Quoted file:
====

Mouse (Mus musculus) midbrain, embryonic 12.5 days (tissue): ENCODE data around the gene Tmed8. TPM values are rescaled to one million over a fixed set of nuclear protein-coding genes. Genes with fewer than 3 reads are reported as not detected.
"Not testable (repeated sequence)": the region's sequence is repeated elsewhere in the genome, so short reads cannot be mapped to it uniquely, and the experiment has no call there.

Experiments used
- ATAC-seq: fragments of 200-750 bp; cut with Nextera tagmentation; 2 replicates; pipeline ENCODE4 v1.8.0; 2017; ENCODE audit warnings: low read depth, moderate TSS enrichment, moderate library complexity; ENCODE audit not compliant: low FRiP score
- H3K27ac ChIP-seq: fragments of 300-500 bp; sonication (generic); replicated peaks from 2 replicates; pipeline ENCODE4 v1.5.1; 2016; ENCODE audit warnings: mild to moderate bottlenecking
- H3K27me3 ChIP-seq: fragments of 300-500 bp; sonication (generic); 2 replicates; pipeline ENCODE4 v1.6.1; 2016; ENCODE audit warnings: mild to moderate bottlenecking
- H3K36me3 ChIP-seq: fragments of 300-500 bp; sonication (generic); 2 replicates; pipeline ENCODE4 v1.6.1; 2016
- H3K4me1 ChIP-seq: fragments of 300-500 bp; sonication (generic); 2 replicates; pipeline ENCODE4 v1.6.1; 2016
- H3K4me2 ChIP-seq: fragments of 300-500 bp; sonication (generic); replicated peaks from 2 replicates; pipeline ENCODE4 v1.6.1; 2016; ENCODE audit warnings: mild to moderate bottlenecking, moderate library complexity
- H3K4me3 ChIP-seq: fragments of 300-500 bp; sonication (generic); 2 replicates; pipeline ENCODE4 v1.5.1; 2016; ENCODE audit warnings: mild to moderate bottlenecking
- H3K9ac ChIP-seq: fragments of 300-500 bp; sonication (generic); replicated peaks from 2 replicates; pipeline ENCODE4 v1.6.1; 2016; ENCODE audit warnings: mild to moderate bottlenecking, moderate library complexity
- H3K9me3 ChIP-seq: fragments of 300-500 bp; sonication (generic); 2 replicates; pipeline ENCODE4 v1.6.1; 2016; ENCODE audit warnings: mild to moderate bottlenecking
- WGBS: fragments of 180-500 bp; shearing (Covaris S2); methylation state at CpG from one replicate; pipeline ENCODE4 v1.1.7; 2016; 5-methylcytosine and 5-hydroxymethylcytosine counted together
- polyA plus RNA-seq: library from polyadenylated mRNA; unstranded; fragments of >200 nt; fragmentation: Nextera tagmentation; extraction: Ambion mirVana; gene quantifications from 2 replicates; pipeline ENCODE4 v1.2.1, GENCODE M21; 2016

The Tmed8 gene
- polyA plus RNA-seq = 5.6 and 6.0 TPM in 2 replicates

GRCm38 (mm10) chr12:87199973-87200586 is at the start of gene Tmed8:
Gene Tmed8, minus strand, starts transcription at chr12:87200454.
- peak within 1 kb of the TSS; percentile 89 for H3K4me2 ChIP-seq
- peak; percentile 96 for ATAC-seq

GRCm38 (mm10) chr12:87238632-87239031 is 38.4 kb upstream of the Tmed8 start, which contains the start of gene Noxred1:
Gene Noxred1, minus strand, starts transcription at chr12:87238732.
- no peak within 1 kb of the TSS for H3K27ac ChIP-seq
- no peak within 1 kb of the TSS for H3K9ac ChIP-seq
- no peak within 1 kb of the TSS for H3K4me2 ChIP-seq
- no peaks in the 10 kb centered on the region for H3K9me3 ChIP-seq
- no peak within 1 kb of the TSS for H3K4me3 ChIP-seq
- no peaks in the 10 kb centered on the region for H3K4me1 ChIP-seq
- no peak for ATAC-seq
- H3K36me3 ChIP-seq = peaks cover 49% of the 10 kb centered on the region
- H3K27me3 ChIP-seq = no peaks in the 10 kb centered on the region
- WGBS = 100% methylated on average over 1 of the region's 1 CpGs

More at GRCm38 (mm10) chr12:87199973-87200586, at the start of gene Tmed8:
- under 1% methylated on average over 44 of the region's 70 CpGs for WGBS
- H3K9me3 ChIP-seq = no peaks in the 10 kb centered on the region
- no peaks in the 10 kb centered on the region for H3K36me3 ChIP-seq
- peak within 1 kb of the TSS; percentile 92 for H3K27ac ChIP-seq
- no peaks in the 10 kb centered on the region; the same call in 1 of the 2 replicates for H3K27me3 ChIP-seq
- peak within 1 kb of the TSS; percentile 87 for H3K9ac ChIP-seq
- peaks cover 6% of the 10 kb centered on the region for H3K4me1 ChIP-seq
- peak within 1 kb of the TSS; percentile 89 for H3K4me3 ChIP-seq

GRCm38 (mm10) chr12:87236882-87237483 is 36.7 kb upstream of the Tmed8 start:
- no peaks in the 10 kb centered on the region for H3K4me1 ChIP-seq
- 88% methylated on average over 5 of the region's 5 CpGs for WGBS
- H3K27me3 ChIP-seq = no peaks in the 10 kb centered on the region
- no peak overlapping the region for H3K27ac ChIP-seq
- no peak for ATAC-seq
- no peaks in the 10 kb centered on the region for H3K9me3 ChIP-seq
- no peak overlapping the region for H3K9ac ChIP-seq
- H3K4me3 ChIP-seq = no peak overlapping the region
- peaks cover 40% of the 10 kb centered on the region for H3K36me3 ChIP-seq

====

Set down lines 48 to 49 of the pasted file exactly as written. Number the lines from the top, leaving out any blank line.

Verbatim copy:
- no peaks in the 10 kb centered on the region for H3K9me3 ChIP-seq
- no peak overlapping the region for H3K9ac ChIP-seq